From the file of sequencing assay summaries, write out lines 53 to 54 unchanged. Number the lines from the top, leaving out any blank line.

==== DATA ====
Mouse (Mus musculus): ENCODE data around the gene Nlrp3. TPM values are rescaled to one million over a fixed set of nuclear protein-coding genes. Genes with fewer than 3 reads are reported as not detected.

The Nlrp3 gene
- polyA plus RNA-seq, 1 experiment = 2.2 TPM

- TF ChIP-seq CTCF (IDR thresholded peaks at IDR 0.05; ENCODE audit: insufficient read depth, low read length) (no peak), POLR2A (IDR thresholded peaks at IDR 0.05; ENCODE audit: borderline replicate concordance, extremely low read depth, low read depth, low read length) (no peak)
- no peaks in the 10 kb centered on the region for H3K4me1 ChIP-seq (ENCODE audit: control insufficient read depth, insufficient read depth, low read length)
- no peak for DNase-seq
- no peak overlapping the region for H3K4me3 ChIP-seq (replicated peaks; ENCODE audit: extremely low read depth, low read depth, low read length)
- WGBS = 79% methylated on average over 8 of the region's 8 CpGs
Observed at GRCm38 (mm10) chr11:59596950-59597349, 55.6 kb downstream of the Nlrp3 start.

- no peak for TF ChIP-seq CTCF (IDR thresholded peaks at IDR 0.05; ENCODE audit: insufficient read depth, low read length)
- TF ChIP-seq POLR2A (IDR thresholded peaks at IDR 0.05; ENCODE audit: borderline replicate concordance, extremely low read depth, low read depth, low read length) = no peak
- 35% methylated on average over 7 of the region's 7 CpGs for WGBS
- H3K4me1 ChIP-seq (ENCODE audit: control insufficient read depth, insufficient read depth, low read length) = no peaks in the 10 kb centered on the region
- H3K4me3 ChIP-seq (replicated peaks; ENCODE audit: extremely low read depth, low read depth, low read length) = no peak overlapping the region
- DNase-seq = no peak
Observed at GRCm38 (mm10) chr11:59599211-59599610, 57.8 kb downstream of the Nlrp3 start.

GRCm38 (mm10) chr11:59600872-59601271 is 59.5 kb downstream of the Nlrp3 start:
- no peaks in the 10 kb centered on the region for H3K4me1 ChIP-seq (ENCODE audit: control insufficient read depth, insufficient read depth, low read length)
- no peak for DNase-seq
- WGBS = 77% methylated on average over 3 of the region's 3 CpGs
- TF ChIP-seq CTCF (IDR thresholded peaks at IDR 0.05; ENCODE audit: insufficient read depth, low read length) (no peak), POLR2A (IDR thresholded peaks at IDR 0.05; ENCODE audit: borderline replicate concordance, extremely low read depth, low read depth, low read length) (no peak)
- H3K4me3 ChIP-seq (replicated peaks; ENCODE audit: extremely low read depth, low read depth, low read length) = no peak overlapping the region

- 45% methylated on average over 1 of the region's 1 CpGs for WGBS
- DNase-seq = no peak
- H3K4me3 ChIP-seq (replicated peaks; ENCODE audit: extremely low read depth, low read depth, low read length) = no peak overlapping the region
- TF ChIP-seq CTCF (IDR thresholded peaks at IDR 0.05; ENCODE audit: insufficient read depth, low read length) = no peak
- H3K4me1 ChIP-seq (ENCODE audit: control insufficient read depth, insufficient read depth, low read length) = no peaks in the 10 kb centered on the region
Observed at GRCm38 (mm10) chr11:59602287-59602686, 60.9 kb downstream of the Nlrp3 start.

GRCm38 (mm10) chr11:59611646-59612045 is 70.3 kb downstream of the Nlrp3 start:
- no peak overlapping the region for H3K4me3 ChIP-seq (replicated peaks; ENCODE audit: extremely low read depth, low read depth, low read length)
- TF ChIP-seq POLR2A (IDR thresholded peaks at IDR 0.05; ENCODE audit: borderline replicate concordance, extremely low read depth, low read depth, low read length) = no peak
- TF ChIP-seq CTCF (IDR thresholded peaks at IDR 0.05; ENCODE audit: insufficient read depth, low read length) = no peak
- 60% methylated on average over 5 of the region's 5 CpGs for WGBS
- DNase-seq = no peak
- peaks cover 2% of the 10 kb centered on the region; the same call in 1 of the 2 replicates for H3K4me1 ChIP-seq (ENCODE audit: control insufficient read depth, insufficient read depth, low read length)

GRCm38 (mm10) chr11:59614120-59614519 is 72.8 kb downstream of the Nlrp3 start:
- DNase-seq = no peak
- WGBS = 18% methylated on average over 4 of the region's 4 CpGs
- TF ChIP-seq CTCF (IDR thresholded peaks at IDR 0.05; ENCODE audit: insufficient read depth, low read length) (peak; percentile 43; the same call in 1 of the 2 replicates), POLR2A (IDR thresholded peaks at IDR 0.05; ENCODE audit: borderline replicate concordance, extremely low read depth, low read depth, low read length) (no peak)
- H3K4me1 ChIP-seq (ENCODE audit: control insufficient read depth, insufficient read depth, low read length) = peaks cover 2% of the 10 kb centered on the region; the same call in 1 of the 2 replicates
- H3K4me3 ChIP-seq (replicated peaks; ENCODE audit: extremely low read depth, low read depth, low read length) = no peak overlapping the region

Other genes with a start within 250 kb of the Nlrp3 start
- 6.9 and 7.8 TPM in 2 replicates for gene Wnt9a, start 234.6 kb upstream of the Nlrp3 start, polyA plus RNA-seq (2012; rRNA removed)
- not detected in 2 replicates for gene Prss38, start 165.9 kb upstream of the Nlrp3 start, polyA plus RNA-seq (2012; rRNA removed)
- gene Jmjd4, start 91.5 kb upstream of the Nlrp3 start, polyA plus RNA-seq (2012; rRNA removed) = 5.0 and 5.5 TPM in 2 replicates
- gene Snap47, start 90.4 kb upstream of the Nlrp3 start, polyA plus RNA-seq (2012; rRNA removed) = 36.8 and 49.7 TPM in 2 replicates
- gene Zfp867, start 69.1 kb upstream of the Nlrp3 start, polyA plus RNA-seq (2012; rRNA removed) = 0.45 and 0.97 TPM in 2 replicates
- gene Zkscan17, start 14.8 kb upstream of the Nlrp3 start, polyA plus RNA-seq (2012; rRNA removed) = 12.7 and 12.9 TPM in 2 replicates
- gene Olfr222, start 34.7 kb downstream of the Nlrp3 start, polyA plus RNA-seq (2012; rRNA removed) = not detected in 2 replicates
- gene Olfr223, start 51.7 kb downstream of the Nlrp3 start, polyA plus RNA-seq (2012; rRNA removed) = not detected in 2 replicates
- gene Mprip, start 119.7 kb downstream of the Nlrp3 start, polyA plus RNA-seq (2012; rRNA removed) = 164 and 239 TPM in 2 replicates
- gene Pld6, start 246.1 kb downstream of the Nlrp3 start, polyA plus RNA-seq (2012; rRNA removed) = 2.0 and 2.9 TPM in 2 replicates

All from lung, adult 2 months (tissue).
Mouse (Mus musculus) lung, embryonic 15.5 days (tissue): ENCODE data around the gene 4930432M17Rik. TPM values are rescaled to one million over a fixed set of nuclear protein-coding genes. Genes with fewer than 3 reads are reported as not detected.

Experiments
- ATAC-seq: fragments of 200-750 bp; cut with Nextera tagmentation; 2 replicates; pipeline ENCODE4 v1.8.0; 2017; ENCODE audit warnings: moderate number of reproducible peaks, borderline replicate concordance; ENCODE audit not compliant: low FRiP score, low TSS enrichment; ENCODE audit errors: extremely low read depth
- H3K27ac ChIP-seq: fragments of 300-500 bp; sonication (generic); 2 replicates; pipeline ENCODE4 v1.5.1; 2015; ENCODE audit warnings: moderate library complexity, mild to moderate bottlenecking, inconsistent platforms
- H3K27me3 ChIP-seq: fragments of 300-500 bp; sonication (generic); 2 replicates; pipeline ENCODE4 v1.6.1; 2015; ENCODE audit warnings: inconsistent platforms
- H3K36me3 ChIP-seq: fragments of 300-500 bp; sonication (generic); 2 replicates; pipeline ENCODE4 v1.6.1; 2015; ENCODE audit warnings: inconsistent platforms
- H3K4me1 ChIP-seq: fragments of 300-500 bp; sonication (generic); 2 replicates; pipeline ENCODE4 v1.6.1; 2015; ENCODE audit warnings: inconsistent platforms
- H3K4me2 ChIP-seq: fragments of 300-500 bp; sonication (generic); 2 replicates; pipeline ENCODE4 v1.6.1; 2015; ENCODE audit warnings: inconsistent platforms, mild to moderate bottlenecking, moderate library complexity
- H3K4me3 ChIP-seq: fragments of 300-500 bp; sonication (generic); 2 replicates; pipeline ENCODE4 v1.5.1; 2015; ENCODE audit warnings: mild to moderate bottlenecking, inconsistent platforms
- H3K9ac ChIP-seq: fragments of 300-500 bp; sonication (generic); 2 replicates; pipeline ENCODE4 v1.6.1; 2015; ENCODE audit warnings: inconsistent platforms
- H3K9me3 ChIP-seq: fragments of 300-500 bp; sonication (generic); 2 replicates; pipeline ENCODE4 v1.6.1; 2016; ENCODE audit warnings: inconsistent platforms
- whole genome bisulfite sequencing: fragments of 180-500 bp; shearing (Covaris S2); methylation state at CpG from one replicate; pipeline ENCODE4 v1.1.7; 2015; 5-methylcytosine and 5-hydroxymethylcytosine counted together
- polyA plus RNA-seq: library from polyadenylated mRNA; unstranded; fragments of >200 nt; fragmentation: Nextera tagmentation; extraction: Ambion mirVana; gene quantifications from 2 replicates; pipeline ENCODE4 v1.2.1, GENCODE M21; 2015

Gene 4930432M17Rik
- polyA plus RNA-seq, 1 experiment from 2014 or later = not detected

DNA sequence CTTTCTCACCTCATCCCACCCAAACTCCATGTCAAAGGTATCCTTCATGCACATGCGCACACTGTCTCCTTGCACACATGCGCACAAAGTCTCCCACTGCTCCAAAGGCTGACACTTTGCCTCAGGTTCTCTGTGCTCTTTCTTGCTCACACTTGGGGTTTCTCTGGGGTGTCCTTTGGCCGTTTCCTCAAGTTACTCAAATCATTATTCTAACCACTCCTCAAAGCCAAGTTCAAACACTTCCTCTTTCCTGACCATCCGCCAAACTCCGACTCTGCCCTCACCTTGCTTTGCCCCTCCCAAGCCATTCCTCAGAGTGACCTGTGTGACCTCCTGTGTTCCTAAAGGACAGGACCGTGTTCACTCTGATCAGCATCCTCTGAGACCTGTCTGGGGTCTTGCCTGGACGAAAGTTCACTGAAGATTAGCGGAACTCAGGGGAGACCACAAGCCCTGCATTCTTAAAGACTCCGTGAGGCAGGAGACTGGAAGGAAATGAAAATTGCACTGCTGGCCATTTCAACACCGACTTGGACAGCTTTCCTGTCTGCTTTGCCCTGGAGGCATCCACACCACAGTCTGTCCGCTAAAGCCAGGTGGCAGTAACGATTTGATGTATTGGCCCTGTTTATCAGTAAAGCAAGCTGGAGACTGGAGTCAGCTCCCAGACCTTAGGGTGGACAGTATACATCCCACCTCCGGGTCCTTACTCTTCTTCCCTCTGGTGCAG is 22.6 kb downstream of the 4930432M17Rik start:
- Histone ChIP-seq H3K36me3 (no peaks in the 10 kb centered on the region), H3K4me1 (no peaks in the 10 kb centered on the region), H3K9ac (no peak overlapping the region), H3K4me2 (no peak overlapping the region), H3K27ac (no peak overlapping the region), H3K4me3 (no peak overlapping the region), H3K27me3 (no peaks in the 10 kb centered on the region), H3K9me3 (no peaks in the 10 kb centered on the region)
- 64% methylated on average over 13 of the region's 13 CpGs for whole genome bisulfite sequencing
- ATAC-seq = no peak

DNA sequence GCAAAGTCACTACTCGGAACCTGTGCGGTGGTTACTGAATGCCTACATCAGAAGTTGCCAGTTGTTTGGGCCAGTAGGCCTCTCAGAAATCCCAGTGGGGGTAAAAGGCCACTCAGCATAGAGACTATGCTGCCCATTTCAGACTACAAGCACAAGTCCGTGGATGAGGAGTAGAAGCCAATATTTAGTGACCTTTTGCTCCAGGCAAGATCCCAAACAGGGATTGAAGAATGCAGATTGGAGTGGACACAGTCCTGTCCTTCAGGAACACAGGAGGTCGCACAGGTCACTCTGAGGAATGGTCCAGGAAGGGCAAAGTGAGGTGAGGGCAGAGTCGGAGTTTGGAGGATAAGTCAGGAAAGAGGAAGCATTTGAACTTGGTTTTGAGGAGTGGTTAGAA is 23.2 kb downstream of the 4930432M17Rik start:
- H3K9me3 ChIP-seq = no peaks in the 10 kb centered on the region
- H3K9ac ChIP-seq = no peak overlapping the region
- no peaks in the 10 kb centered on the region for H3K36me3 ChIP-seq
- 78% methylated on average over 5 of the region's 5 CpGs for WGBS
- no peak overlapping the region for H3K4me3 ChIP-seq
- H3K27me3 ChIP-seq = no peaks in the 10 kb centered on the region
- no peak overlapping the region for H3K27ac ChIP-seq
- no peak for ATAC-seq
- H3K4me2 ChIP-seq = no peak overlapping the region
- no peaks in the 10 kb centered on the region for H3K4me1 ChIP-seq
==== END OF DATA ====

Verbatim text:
All from lung, adult 2 months (tissue).
Mouse (Mus musculus) lung, embryonic 15.5 days (tissue): ENCODE data around the gene 4930432M17Rik. TPM values are rescaled to one million over a fixed set of nuclear protein-coding genes. Genes with fewer than 3 reads are reported as not detected.